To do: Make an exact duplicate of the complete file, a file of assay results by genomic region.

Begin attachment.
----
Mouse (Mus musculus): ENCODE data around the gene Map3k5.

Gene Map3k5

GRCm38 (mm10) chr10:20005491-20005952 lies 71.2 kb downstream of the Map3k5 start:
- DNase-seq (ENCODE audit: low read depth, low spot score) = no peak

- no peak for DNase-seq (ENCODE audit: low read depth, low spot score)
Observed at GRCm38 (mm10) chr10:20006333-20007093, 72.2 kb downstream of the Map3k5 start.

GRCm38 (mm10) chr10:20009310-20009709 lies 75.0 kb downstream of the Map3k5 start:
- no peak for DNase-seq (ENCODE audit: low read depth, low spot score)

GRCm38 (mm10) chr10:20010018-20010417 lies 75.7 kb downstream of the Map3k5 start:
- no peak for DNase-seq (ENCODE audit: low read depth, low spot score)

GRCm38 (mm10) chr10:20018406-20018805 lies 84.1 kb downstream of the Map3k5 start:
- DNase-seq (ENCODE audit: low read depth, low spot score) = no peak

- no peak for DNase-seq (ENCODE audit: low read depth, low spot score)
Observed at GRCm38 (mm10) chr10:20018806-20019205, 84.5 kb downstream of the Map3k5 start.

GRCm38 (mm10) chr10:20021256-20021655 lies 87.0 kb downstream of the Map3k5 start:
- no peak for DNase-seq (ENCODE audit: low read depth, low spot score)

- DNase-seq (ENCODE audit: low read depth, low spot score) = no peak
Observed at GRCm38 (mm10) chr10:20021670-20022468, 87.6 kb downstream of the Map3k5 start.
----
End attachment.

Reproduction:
Mouse (Mus musculus): ENCODE data around the gene Map3k5.

Gene Map3k5

GRCm38 (mm10) chr10:20005491-20005952 lies 71.2 kb downstream of the Map3k5 start:
- DNase-seq (ENCODE audit: low read depth, low spot score) = no peak

- no peak for DNase-seq (ENCODE audit: low read depth, low spot score)
Observed at GRCm38 (mm10) chr10:20006333-20007093, 72.2 kb downstream of the Map3k5 start.

GRCm38 (mm10) chr10:20009310-20009709 lies 75.0 kb downstream of the Map3k5 start:
- no peak for DNase-seq (ENCODE audit: low read depth, low spot score)

GRCm38 (mm10) chr10:20010018-20010417 lies 75.7 kb downstream of the Map3k5 start:
- no peak for DNase-seq (ENCODE audit: low read depth, low spot score)

GRCm38 (mm10) chr10:20018406-20018805 lies 84.1 kb downstream of the Map3k5 start:
- DNase-seq (ENCODE audit: low read depth, low spot score) = no peak

- no peak for DNase-seq (ENCODE audit: low read depth, low spot score)
Observed at GRCm38 (mm10) chr10:20018806-20019205, 84.5 kb downstream of the Map3k5 start.

GRCm38 (mm10) chr10:20021256-20021655 lies 87.0 kb downstream of the Map3k5 start:
- no peak for DNase-seq (ENCODE audit: low read depth, low spot score)

- DNase-seq (ENCODE audit: low read depth, low spot score) = no peak
Observed at GRCm38 (mm10) chr10:20021670-20022468, 87.6 kb downstream of the Map3k5 start.